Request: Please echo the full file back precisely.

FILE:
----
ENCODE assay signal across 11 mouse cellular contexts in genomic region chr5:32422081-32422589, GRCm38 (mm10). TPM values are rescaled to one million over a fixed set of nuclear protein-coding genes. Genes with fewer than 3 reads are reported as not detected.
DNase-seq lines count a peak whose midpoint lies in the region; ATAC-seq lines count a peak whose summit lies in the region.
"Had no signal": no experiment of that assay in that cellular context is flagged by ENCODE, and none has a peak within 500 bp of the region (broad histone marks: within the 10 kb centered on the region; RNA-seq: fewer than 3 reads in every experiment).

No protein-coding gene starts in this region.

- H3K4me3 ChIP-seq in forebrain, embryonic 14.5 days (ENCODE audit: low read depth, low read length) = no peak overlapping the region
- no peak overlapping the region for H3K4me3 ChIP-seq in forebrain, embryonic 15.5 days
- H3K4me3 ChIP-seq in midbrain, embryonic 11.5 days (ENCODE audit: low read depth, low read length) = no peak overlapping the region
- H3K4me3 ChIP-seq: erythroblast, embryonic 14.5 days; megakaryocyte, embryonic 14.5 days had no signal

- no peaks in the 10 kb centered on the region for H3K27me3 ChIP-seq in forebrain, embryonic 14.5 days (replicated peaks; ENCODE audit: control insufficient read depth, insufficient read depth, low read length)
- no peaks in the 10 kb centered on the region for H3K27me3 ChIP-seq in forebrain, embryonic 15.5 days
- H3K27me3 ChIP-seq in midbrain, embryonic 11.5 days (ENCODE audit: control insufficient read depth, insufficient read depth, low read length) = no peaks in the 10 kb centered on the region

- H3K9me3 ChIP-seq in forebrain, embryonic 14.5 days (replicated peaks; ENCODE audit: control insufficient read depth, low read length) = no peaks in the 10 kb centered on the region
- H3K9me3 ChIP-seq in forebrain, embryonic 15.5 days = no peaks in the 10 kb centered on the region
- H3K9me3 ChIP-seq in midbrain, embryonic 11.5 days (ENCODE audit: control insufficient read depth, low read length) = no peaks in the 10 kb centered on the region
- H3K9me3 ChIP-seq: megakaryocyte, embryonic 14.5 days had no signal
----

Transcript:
ENCODE assay signal across 11 mouse cellular contexts in genomic region chr5:32422081-32422589, GRCm38 (mm10). TPM values are rescaled to one million over a fixed set of nuclear protein-coding genes. Genes with fewer than 3 reads are reported as not detected.
DNase-seq lines count a peak whose midpoint lies in the region; ATAC-seq lines count a peak whose summit lies in the region.
"Had no signal": no experiment of that assay in that cellular context is flagged by ENCODE, and none has a peak within 500 bp of the region (broad histone marks: within the 10 kb centered on the region; RNA-seq: fewer than 3 reads in every experiment).

No protein-coding gene starts in this region.

- H3K4me3 ChIP-seq in forebrain, embryonic 14.5 days (ENCODE audit: low read depth, low read length) = no peak overlapping the region
- no peak overlapping the region for H3K4me3 ChIP-seq in forebrain, embryonic 15.5 days
- H3K4me3 ChIP-seq in midbrain, embryonic 11.5 days (ENCODE audit: low read depth, low read length) = no peak overlapping the region
- H3K4me3 ChIP-seq: erythroblast, embryonic 14.5 days; megakaryocyte, embryonic 14.5 days had no signal

- no peaks in the 10 kb centered on the region for H3K27me3 ChIP-seq in forebrain, embryonic 14.5 days (replicated peaks; ENCODE audit: control insufficient read depth, insufficient read depth, low read length)
- no peaks in the 10 kb centered on the region for H3K27me3 ChIP-seq in forebrain, embryonic 15.5 days
- H3K27me3 ChIP-seq in midbrain, embryonic 11.5 days (ENCODE audit: control insufficient read depth, insufficient read depth, low read length) = no peaks in the 10 kb centered on the region

- H3K9me3 ChIP-seq in forebrain, embryonic 14.5 days (replicated peaks; ENCODE audit: control insufficient read depth, low read length) = no peaks in the 10 kb centered on the region
- H3K9me3 ChIP-seq in forebrain, embryonic 15.5 days = no peaks in the 10 kb centered on the region
- H3K9me3 ChIP-seq in midbrain, embryonic 11.5 days (ENCODE audit: control insufficient read depth, low read length) = no peaks in the 10 kb centered on the region
- H3K9me3 ChIP-seq: megakaryocyte, embryonic 14.5 days had no signal